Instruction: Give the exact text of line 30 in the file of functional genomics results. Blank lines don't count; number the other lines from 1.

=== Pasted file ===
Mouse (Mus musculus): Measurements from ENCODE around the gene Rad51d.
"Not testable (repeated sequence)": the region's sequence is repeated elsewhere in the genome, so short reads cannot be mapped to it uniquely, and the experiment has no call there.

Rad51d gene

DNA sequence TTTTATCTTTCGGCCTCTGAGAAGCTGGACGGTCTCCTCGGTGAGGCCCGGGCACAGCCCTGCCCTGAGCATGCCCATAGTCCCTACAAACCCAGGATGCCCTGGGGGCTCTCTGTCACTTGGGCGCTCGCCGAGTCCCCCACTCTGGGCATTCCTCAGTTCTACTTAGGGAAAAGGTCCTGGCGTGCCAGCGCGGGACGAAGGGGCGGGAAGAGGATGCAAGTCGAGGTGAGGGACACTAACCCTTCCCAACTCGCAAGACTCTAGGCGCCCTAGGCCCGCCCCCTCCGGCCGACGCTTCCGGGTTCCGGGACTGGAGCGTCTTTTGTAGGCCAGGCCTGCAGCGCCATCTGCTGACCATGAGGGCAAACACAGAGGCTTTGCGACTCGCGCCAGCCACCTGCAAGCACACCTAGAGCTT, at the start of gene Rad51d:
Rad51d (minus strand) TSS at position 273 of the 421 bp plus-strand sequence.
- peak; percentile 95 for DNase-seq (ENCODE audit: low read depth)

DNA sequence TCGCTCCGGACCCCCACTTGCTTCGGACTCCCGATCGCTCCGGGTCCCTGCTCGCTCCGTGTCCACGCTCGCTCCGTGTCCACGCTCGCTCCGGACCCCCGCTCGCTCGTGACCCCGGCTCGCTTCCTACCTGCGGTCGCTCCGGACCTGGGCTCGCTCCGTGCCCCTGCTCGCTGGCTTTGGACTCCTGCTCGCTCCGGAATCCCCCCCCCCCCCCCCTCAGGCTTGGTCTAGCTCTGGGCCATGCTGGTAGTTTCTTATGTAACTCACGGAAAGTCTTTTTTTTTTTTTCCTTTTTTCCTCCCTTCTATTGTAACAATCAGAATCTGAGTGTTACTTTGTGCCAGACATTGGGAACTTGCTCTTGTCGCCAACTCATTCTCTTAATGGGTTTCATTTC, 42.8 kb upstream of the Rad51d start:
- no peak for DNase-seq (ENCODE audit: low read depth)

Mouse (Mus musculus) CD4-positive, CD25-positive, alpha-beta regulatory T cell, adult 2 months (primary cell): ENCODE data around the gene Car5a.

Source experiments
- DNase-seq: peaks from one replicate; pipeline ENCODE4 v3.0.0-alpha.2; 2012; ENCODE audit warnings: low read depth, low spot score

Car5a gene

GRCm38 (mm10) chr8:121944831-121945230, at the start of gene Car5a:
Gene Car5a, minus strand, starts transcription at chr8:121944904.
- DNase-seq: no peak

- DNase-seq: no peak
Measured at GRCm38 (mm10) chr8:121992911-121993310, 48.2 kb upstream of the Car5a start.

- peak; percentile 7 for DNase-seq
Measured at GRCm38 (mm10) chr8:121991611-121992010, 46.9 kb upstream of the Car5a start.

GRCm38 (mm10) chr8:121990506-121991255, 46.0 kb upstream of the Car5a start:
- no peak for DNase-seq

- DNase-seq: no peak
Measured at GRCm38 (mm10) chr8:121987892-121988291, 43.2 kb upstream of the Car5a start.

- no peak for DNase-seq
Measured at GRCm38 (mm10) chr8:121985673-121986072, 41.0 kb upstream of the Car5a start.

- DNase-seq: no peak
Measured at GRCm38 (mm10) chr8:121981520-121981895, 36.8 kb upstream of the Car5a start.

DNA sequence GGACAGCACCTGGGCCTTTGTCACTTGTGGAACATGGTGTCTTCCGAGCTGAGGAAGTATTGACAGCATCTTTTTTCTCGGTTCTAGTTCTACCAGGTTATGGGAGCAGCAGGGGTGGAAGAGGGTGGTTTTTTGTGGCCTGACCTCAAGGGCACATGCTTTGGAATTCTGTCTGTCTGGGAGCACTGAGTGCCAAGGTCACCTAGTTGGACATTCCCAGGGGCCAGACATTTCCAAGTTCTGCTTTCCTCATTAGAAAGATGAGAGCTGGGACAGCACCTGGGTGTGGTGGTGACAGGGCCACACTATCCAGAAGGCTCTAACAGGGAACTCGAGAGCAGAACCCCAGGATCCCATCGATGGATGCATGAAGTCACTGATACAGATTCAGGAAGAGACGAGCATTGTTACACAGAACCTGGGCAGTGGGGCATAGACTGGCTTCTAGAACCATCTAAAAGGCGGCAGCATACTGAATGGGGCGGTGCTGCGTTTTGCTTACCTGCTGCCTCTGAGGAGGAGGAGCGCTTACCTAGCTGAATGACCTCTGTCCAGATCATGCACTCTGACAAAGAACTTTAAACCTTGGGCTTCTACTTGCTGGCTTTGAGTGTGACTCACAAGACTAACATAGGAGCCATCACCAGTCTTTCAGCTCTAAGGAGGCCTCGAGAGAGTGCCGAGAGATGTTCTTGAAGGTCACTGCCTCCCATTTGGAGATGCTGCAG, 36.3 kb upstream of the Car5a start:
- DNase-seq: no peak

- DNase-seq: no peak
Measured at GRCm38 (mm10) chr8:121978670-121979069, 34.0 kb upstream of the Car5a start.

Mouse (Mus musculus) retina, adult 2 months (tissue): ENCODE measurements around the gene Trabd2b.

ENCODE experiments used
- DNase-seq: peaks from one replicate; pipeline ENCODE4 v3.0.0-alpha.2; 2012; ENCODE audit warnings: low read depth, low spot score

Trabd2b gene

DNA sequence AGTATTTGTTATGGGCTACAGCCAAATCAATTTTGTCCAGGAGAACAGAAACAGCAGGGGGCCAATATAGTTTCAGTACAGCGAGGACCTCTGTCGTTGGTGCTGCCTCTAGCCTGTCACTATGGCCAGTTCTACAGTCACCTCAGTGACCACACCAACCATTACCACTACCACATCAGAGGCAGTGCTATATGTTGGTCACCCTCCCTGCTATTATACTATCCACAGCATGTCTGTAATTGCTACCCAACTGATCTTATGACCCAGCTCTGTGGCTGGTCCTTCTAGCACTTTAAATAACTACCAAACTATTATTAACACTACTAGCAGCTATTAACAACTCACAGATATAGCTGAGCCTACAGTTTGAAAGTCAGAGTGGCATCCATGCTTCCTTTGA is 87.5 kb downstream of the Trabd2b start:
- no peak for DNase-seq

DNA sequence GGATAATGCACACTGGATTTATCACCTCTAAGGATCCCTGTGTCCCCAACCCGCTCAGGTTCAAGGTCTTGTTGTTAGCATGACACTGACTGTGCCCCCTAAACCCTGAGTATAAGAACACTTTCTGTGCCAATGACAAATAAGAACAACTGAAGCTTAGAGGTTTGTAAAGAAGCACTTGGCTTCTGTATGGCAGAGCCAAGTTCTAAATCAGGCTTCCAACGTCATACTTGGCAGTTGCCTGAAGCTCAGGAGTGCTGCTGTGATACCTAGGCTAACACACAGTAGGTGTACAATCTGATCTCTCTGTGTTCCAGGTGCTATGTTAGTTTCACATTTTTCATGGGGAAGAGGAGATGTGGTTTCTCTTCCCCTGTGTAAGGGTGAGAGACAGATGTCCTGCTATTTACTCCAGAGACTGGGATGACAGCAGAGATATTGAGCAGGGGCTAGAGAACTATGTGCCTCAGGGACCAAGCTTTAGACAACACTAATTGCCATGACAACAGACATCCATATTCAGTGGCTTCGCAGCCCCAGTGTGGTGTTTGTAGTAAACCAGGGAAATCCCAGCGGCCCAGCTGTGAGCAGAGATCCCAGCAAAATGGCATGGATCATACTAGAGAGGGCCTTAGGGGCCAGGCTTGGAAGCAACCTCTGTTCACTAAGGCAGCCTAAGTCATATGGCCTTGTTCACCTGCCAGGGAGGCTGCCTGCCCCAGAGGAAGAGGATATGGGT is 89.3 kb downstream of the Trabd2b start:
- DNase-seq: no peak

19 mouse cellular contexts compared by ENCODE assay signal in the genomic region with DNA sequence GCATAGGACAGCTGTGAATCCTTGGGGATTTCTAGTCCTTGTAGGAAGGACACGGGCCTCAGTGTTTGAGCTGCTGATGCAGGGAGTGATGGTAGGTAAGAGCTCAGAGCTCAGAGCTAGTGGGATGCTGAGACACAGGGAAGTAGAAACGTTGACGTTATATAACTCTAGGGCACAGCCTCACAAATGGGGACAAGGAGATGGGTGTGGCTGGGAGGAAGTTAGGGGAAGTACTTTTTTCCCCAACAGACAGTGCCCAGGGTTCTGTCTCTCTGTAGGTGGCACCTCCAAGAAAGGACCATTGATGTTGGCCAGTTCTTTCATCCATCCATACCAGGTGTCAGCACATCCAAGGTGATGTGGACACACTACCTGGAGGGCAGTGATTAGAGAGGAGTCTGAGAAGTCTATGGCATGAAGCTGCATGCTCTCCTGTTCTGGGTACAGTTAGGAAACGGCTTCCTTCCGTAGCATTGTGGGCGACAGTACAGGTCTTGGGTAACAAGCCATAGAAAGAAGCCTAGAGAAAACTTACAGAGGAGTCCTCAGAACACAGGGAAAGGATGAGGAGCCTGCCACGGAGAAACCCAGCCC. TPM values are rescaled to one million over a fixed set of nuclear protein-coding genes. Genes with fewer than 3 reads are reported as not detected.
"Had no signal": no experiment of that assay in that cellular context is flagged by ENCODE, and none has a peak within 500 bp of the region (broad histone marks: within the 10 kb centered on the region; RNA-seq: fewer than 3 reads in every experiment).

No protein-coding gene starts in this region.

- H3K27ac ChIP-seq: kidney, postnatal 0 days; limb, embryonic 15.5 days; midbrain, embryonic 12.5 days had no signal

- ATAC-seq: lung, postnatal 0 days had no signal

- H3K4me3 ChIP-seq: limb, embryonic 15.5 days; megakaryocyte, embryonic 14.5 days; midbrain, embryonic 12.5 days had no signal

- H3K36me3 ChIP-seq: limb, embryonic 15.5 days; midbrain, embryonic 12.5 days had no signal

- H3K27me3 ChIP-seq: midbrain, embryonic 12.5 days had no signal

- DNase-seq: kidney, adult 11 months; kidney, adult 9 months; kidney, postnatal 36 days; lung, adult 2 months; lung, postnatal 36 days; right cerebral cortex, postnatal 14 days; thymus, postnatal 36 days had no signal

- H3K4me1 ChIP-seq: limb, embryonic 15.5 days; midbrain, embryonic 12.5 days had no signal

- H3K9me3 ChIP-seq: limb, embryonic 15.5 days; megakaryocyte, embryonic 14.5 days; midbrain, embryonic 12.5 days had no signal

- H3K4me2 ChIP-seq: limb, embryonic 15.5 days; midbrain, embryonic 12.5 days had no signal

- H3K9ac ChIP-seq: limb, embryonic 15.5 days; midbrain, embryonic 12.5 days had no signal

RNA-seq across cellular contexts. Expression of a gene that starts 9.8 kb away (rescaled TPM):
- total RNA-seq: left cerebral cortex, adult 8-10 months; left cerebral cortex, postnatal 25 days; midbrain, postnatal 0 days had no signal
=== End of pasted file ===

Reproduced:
- DNase-seq: no peak